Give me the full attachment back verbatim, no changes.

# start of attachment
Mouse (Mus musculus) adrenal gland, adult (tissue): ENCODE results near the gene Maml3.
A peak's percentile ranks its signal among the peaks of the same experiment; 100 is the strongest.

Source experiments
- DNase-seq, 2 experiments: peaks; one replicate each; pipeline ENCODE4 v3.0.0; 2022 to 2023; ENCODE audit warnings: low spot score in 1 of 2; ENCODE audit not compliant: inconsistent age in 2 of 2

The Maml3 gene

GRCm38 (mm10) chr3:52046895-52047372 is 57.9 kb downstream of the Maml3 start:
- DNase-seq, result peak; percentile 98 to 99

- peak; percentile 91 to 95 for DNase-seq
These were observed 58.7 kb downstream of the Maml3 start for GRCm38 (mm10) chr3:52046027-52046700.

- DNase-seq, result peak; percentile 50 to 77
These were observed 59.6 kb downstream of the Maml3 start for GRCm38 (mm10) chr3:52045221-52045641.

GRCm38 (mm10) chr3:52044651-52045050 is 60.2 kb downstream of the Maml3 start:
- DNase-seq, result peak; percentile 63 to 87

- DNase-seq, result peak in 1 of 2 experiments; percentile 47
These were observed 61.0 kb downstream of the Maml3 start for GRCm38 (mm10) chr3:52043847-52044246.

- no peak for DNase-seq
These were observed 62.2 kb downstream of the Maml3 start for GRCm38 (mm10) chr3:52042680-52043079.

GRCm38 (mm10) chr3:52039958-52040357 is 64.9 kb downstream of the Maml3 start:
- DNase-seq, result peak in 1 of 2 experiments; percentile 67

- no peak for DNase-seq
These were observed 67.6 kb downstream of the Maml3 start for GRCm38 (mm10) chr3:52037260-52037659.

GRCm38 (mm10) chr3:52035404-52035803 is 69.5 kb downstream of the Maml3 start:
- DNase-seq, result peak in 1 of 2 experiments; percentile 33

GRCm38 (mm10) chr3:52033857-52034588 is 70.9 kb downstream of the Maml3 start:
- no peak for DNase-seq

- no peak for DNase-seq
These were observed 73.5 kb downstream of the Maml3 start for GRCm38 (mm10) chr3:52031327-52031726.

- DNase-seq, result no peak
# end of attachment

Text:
Mouse (Mus musculus) adrenal gland, adult (tissue): ENCODE results near the gene Maml3.
A peak's percentile ranks its signal among the peaks of the same experiment; 100 is the strongest.

Source experiments
- DNase-seq, 2 experiments: peaks; one replicate each; pipeline ENCODE4 v3.0.0; 2022 to 2023; ENCODE audit warnings: low spot score in 1 of 2; ENCODE audit not compliant: inconsistent age in 2 of 2

The Maml3 gene

GRCm38 (mm10) chr3:52046895-52047372 is 57.9 kb downstream of the Maml3 start:
- DNase-seq, result peak; percentile 98 to 99

- peak; percentile 91 to 95 for DNase-seq
These were observed 58.7 kb downstream of the Maml3 start for GRCm38 (mm10) chr3:52046027-52046700.

- DNase-seq, result peak; percentile 50 to 77
These were observed 59.6 kb downstream of the Maml3 start for GRCm38 (mm10) chr3:52045221-52045641.

GRCm38 (mm10) chr3:52044651-52045050 is 60.2 kb downstream of the Maml3 start:
- DNase-seq, result peak; percentile 63 to 87

- DNase-seq, result peak in 1 of 2 experiments; percentile 47
These were observed 61.0 kb downstream of the Maml3 start for GRCm38 (mm10) chr3:52043847-52044246.

- no peak for DNase-seq
These were observed 62.2 kb downstream of the Maml3 start for GRCm38 (mm10) chr3:52042680-52043079.

GRCm38 (mm10) chr3:52039958-52040357 is 64.9 kb downstream of the Maml3 start:
- DNase-seq, result peak in 1 of 2 experiments; percentile 67

- no peak for DNase-seq
These were observed 67.6 kb downstream of the Maml3 start for GRCm38 (mm10) chr3:52037260-52037659.

GRCm38 (mm10) chr3:52035404-52035803 is 69.5 kb downstream of the Maml3 start:
- DNase-seq, result peak in 1 of 2 experiments; percentile 33

GRCm38 (mm10) chr3:52033857-52034588 is 70.9 kb downstream of the Maml3 start:
- no peak for DNase-seq

- no peak for DNase-seq
These were observed 73.5 kb downstream of the Maml3 start for GRCm38 (mm10) chr3:52031327-52031726.

- DNase-seq, result no peak